The Dos and Don'ts of having a Child on the ASD Spectrum

August 14, 2017

 

The Dos

 

  • Do: Hold a balance of your child's strengths and areas of potential growth to be more effective and healthy.

  • Do: Learn the skills your child is learning, have a thorough knowledge of skills.

  • Do: Plan on your child using resistance, develop skills to help them through.

  • Do: Coach and encourage for effective skill implementation.

  • Do: Be comfortable with ambiguity, help your child see possibilities rather than promises. Focus on how they can make the possibility a reality.

  • Do: EMPOWER your child.

  • Do: Avoid viewing your child or talking about your child in pejorative (disparaging, derogatory, denigratory, deprecatory, defamatory, slanderous, libelous, abusive, insulting, or slighting) terms.

  • Do:Accept your child as he is and encourage healthy and effective change. Dialectical Dilemma of Acceptance vs. Change.

  • Do: BE CENTERED and FIRM with Rules and Family Culture, while being flexible (not changing the environment, rather help your child adapt to environment) when appropriate.

  • Do: Be CENTERED while helping your child see more than one possibility.

  • Do: Establish clear limits of acceptable behavior.

  • Do: Adopt a NON-DEFENSIVE attitude.

  • Do: Relate to your child in dialectical styles like acceptance and change.

  • Do: Help your child analyze factors (processes) that seem to be interfering with effort and motivation.

  • Do: When your child is in crisis: ENCOURAGE AND BE HELPFUL. (Don't do for, and no commiseration.)

  • Do: Help your child manage through transitions of all kinds with understanding and patience.

  • Do: Practice GOOD SELF CARE so you can give your child your best.

 

  • Don't: Call your child a manipulator or any other name that pigeonholes him into the behavior and creates a self-fulfilling prophecy.

  • Don't: Communicate to your child how to feel, act, or think; accept them as they are in the moment and encourage them to be more effective and healthy. "My hope for you is..."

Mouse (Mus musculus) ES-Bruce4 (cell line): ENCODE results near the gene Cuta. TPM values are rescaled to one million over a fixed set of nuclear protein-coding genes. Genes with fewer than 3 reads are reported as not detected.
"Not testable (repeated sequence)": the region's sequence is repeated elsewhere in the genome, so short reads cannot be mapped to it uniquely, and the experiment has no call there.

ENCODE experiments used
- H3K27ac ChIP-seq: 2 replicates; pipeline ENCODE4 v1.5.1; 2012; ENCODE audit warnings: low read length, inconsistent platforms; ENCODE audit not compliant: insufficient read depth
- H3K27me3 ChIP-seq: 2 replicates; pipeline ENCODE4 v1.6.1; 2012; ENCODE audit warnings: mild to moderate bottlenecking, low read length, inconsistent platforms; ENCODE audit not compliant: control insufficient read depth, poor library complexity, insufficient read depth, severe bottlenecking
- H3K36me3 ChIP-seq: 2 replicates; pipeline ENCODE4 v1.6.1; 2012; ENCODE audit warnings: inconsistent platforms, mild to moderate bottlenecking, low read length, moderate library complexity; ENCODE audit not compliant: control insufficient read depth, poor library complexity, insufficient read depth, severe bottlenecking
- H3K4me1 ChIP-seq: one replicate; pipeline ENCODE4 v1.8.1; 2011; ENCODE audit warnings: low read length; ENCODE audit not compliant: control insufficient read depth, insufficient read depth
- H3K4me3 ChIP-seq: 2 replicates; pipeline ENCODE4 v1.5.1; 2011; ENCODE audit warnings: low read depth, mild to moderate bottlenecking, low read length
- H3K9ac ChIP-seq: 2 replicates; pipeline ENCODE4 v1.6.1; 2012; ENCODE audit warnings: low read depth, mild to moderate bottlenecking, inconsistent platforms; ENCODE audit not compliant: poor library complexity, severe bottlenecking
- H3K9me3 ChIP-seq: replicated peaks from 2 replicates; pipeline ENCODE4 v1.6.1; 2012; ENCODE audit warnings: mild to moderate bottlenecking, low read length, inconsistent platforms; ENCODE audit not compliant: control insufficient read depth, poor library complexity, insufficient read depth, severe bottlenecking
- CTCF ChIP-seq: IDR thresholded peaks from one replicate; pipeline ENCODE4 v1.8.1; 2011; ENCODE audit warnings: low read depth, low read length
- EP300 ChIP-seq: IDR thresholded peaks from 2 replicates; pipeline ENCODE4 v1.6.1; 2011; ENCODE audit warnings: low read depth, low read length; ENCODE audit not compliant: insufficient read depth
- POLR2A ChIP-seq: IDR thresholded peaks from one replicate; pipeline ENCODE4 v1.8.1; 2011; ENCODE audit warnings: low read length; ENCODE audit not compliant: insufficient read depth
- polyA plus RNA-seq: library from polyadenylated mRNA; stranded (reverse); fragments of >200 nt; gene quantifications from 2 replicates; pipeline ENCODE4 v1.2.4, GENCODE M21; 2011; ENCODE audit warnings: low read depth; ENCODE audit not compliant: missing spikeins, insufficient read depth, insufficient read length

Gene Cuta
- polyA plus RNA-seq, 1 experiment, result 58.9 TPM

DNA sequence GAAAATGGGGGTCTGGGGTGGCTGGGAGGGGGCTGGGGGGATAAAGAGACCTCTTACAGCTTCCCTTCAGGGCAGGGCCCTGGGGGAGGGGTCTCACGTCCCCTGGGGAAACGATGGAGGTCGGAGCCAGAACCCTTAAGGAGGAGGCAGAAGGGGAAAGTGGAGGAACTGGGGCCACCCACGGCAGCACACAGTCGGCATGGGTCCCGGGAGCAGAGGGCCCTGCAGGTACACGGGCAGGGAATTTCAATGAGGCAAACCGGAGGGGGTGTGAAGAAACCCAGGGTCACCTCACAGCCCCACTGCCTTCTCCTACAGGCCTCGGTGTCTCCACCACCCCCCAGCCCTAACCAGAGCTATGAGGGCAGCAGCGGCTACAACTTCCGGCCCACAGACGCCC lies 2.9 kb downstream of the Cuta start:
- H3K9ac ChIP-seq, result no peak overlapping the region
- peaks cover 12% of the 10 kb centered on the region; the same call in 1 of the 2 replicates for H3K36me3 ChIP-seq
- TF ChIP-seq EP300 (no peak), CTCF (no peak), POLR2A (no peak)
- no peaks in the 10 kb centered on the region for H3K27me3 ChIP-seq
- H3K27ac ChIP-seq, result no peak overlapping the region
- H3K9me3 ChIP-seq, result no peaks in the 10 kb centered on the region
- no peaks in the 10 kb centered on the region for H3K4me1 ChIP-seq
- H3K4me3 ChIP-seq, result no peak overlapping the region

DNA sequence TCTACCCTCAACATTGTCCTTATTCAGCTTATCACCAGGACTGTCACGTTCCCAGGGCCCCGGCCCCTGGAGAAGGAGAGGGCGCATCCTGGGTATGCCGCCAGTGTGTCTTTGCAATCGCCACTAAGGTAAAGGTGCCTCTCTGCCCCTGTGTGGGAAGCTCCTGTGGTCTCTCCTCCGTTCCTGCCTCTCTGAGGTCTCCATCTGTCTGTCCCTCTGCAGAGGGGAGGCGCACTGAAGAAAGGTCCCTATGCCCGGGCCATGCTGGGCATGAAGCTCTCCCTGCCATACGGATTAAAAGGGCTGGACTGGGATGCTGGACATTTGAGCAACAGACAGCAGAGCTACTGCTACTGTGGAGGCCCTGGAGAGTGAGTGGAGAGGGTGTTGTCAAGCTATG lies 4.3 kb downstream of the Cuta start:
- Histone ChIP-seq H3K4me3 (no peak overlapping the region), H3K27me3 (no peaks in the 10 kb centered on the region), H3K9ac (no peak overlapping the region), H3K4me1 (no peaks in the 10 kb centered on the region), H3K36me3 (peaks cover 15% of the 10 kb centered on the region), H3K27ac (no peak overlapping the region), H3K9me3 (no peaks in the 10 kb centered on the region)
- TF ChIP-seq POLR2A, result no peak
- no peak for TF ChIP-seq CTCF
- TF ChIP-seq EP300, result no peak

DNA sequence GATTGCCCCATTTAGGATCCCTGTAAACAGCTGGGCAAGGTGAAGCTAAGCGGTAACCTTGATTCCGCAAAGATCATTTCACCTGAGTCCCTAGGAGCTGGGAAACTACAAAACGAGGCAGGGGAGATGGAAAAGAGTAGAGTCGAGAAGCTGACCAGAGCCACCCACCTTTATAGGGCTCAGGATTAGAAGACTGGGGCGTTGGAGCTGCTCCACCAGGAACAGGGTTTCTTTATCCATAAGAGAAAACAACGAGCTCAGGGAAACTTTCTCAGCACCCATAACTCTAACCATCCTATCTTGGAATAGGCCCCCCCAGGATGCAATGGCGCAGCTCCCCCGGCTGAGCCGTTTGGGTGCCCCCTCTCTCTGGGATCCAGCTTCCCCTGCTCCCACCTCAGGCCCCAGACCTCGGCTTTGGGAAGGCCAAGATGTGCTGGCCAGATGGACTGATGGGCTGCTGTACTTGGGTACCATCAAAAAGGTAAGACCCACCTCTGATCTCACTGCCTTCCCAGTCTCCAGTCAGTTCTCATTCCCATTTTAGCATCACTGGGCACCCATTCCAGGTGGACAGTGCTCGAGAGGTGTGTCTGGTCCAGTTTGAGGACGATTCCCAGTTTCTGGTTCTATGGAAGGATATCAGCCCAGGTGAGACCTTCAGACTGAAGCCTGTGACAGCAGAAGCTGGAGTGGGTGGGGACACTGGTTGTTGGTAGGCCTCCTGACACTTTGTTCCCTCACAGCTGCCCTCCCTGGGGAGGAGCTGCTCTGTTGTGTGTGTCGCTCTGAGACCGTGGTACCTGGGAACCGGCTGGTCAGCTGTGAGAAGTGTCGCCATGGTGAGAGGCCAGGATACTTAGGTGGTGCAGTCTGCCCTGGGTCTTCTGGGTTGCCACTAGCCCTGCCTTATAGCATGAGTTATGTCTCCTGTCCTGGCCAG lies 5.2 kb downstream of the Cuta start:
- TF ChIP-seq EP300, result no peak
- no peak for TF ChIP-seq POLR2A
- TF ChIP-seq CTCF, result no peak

• Don't: Communicate others (other parent, teachers, therapists, etc.) should be different when your child complains about them. Help your child focus on what he can control.

  • Don't: lnsist on your perceptions of your child's feelings, motivations, or intent.

  • Don't: Criticize your child's feelings or minimize them, (they do not choose feelings, but they can choose how to manage them) help your child face emotions in healthy ways.

  • Don't: Reinforce attempts to escape or avoid emotions. (lt is okay to delay facing the emotions if your son/student is overwhelmed with the understanding that it will be faced and embraced in the near future. )

  • Don't: Use your interpretations, preferences, or biases to attack, blame, or punish yourson/student. Don't: Respond to painfulfeelings or emotions as "something to get rid of".

  • Don't: Tell your child that their problems are all in their head, mind, or imagination.

  • Don't: Over-simplify your child's problems, implying that all will be well. lt takes effort in facing reality and working through issues. Make encouraging statements in terms of "My hope for you is that..."

  • Don't: Push a particularset of Values or Philosophies on reality and truth.

  • Don't: Present or demonstrate rigidity or inflexibility in word or deed with your child.

  • Don't: Present a rigid view of events. Seek understanding of your child's perceptions and acknowledge their reality. Acknowledge does not mean agree.

  • Don't: Be judgmental about your child's goals, commitments, and preferences.

  • Don't: lmpose your goals on your child. Encourage healthy and effective behaviors. (They need to find interna I motivation/self-determ ination.)

  • Don't: EVER BE PUNITIVE. (Does not work on any person with ASD.) 

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